With two biggest organizations in genealogy seeking volunteers and historical records for their indexing programs, comparisons and questions about competition are inevitable.
began rolling out FamilySearch Indexing
in 2006. Volunteers around the world use an online application to view and index digitized records.
Subscription data service Ancestry.com
launched a similar program, the World Archives Project
, this year. A recently announced partnership with the Federation of Genealogical Societies
has societies providing volunteer indexers.
FamilySearch released a statement last week about the two programs. Though it started by welcoming all efforts “that provide more economical access to more genealogical and historically significant records,” subsequent claims that FamilySearch produces “More quality indexes, faster” and offers “Greater free public access to images” (among other assertions) struck a defensive note.Read the whole statement on Eastman’s Online Genealogy Newsletter
A little competition would make sense: If FamilySearch makes genealogical records free, wouldn’t Ancestry.com lose customers? Will FamilySearch lose indexing volunteers to the World Archives Project?
No, both organizations insist. When I questioned FamilySearch, spokesperson Paul Nauta replied “FamilySearch believes the introduction of records access initiatives will only serve to improve progress toward making the world’s genealogical and historical records more available economically—an underlying goal of FamilySearch Indexing.”
World Archives Project manager Christopher Tracy also downplayed any competition and emphasized the shared goal of increasing records access. “There’s plenty of work. Billions and billions of records out there haven’t been indexed,” he says.
“They have a great community and they’re bringing more and more people into the [genealogy] space,” he adds of FamilySearch. Ancestry.com reiterated his points in its own written statement
The organizations collaborate on indexing the US census
, and they’re avoiding indexing the same records. “Each company has strategic relations representatives that speak or meet regularly to help accomplish these goals,” Nauta says.
So, now that the air is clear, how do the two programs compare? We’ll break it down:Records access for the public
- FamilySearch Indexing: All record indexes and many record images will be free to anyone through the FamilySearch Web site. If FamilySearch isn't able to secure permission to put certain images on FamilySearch's public site, you can access them at a local Family History Center.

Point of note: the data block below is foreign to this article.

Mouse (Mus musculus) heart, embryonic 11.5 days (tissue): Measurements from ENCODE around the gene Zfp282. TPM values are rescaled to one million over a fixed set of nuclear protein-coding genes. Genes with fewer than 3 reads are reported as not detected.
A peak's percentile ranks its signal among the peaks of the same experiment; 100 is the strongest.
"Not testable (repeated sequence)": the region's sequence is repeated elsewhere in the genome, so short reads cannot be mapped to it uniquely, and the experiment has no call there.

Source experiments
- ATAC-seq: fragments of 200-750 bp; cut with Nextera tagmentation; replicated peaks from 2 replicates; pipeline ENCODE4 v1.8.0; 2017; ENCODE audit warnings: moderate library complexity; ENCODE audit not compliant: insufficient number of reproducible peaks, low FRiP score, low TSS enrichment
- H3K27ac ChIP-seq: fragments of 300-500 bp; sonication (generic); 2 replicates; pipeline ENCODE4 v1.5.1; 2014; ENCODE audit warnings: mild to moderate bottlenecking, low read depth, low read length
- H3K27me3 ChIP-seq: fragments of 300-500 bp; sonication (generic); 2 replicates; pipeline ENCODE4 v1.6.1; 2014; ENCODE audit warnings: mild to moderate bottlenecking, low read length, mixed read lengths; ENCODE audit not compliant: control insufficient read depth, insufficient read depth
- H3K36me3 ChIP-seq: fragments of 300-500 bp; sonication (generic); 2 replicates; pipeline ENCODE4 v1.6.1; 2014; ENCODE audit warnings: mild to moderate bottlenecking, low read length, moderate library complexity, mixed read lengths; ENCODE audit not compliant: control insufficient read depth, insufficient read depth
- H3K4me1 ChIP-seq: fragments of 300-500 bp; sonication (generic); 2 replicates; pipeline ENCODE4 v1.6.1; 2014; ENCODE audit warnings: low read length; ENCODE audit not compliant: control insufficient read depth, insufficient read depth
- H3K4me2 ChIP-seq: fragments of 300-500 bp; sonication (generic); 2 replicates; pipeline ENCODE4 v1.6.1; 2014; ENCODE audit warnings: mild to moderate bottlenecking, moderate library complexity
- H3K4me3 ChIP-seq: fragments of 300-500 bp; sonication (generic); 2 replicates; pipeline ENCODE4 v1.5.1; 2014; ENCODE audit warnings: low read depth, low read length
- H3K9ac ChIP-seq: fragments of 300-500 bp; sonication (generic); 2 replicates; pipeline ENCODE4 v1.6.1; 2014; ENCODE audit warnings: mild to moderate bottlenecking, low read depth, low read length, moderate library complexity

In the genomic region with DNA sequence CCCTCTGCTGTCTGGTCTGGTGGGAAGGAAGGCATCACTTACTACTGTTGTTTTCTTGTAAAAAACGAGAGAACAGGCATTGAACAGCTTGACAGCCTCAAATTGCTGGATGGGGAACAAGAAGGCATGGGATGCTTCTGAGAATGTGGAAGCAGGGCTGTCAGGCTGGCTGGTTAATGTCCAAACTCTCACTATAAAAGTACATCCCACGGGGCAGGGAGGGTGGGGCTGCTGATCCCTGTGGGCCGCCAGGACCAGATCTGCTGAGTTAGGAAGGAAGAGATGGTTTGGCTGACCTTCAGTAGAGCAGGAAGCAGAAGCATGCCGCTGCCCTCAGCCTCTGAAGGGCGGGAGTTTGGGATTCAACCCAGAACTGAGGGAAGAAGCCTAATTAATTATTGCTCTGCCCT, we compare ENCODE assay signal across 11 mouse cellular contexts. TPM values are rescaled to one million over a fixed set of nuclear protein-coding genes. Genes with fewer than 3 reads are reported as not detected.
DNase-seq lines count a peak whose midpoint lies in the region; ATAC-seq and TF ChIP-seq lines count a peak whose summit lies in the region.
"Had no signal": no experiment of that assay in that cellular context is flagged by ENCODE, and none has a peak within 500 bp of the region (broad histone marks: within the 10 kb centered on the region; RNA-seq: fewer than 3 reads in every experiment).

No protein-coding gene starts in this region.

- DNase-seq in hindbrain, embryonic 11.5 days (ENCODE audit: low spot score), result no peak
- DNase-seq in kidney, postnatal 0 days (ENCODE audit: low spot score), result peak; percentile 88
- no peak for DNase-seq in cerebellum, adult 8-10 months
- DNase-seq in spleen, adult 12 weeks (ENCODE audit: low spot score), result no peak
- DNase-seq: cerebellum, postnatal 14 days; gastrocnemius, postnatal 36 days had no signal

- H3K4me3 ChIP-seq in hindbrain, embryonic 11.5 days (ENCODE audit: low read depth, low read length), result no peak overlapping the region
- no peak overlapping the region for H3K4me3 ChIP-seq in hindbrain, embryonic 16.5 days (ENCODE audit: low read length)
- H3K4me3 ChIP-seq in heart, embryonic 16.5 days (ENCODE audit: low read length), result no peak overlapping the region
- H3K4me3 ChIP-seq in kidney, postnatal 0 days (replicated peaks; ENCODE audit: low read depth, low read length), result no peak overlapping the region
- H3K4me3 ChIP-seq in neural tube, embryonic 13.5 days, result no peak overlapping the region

Benefits to volunteers
- World Archives Project: All record indexes will be searchable free on Ancestry.com. Images of those records will be available to Ancestry.com’s paid subscribers, and they'll be free at public libraries that offer their patrons Ancestry Library Edition.
(aside from the warm fuzzies of helping genealogists)
- FamilySearch Indexing: Qualified volunteers (those who’ve keyed 900 names within a 90-day period) will receive free access to all record images, even those not on FamilySearch's public site.
Benefits to partnering organizations
- World Archives Project: Active indexers (who've keyed at least 900 records a quarter) will get free access to all record images, and can vote on which records the project should index. Active indexers who subscribe to Ancestry.com will receive a 10 to 15 percent discount on renewals.
- FamilySearch Indexing: Organizations that provide records for digitizing and indexing receive free copies of the record images and indexes.
- Ancestry.com: Genealogical societies that index a record set receive a copy of the images and indexes, as well as free advertising from Ancestry.com (I'm not sure what form the advertising will take).
Both programs have each record indexed twice, with an arbitrator to resolve differences. Having been around longer, FamilySearch Indexing has more record sets you can choose to index. Its indexing utility is Mac-compatible; Ancestry.com’s is PC-only.
The two programs’ indexing utilities work differently, and you might try both and decide you prefer one over the other. We’d love to hear about your experiences using the utilities—click Comments to post.